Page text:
Happy Australia Day! 17 Awesome Things the Aussies Gave the World

January 26 is Australia Day, aka, their version of the 4th of July, when the country commemorates the arrival of the first fleet of British ships to dock at Sydney Cove in 1788. While Aussies will spend the day celebrating themselves, Americans can appreciate Oz’s national holiday by recognizing all of the wonderful things the land down under has contributed to the world. 

 

The Didgeridoo

Photo: Getty

Sure, you know that the Didgeridoo looks and sounds cool, but be prepared to be astounded and amazed by this bevy of facts:

 

  1. It's traditionally made of eucalyptus tree trunks and limbs hollowed out by termites.
  2. It's thought to have originated a whopping 40,000 years ago.
  3. A study in the British Medical Journal found that learning and playing the didgeridoo helps reduce snoring and sleep apnea.
  4. It's also one of the most popular souvenirs tourists visiting Australia purchase. Baggage fees, be damned!

The Notepad

Photo: desksandravens.tumblr.com
Apparently, as of 112 years ago, kids had to carry a bunch of loose sheets of paper to school every day. Thankfully, in 1902, a stationer in Launceson, Tasmania (FYI: it’s an island state in the commonwealth of Australia) reportedly became the first person to bind together multiple sheets of paper and sell them. Trapper Keepers came way later.


Ultrasound

Photo: motherph.tumblr.com
Yep, turns out we have the Aussies to thank for gifting the world with a medical machine that gives us a sneak peek at fetuses in the womb and about-to-burst appendixes! Researchers George Kossoff and David Robinson developed the device in 1961. Lifesavers … literally.

Test-Tube Babies
Speaking of fetuses, the world’s first test-tube twins were born in 1983 in Melbourne, and the first frozen embryo baby followed a year later, paving the way for advances in in vitro fertilization and "Jon & Kate Plus 8."

UGG Boots
Photo: UGGs
Though you probably never heard of UGG boots until the early 2000s when reality show darlings like Paris Hilton and Nicole Richie made the shoes must-haves for every American female, the sheepskin boots were actually created in the mid-'70s. It was then that American surfers started bringing the shoes home from visits to Australia — where they were introduced to the after-swim staples by their Aussie wave-riding peers. In 1978, Australian Brian Smith, then living in Santa Monica, California, became the first U.S. distributor, but it took decades for the boots to actually take off. Recently, the company has tried to market to men by tapping New England Patriots quarterback Tom Brady as a spokesman. Apparently New York Giants fans mean nothing to its execs.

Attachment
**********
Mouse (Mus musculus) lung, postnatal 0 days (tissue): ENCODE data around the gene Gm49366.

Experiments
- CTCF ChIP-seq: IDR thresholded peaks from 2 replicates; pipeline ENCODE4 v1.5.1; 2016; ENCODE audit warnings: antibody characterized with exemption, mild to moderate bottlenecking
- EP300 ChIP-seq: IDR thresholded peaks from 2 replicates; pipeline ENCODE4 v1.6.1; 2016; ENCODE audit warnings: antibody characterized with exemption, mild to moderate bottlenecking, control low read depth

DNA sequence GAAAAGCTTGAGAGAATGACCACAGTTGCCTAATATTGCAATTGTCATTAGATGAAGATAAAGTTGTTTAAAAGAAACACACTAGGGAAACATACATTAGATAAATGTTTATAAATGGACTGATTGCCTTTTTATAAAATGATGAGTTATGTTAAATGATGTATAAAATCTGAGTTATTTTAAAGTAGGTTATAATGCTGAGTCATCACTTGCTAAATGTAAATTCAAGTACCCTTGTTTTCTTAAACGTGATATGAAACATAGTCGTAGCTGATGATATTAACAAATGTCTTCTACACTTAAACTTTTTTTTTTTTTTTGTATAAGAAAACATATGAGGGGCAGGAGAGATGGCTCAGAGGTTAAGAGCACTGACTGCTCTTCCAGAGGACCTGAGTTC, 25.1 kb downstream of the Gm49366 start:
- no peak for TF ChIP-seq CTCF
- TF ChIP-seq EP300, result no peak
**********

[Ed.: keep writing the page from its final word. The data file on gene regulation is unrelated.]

Vegemite

Vegemite
The Aussies are crazy about spreading this stuff (invented in Melbourne in 1922 and made from leftover brewers’ yeast extract with various vegetable and spice additives) on just about anything — kind of like how the rest of the world treats Nutella.

Meat Pie
Photo: Pie Face
Can't decide between a burger and a pastry? You can kind of have both now that the Aussie chain Pie Face has brought the hand-sized snacks to the States. If minced meat and gravy isn’t your thing, apple and cherry are also available.


Tim Tams

Tim Tam
It's pretty obvious why Tim Tams have a cult following among Australians: The treat is composed of two layers of chocolate malted cookie and separated a light chocolate cream filling, and coated in a layer chocolate. Our choice over Vegemite or Meat Pie any day.

Foster’s Beer
Photo: Foster's
Foster’s may have a global reputation for being the quintessential Australian beer, but, according to The Oxford Companion to Beer, the brew is “curiously less popular in its homeland than it is around the world.” Ironically enough, two Americans living in Melbourne in 1886 created it.


Koalas

Photo: Reuters
Koalas may look cute and cuddly but it’s best to buy and pet a plush souvenir instead of touching the actual animal — the indigenous Australian marsupials are more aggressive than they look. And no one wants to be the person who blames a recent hand injury on a sweet little koala.

Steve Irwin
Photo: flyingscotsman.tumblr.com
Steve Irwin is has become a true national treasure Down Under. The Crocodile Hunter died in in 2006, but his daughter, Bindi, has stepped in to fill his shoes and educate the world about Australian wildlife and make sure the popularity of the term "blimey!" never fades.

Hugh Jackma
n
Photo: leightonmeester-rph.tumblr.com
A beautiful musical genius. And Wolverine. And Leopold. And Jean Val Jean. OMG he’s in everything amazing.

Nicole Kidman

Photo: latoyakissoon.tumblr.com
She's tall, beautiful, talented, is the keeper of many secrets about Tom Cruise, and has managed to make the world forget she ever starred in the film version of "Bewitched." So what if she was born in Hawaii? Australia has claimed her.

The Hemsworths

Photo: naoomz.tumblr.com
The greatest gift that Australia has given us this decade thus far: Gale and Thor. There’s a third brother but America would melt if the media knew about him.

The Wiggles

Sure, by the time your kid is 8 you want to jump out of your moving car to avoid having to listen to one more feel-good song. But there's a reason the group of reportedly failed rock musicians has made a fortune as “The World’s Greatest Pre-School Band." Like it or not nearly every kid in the Western world is familiar with the lyrics to “Get Ready to Wiggle” and “Do the Monkey.” Just as those genius Wiggles planned it. 


Olivia Newton-John

Photo: saintmetria.tumblr.com
Tell me about it, stud.

And, last but not least...Kangaroos!

Photo: headlikeanorange.tumblr.com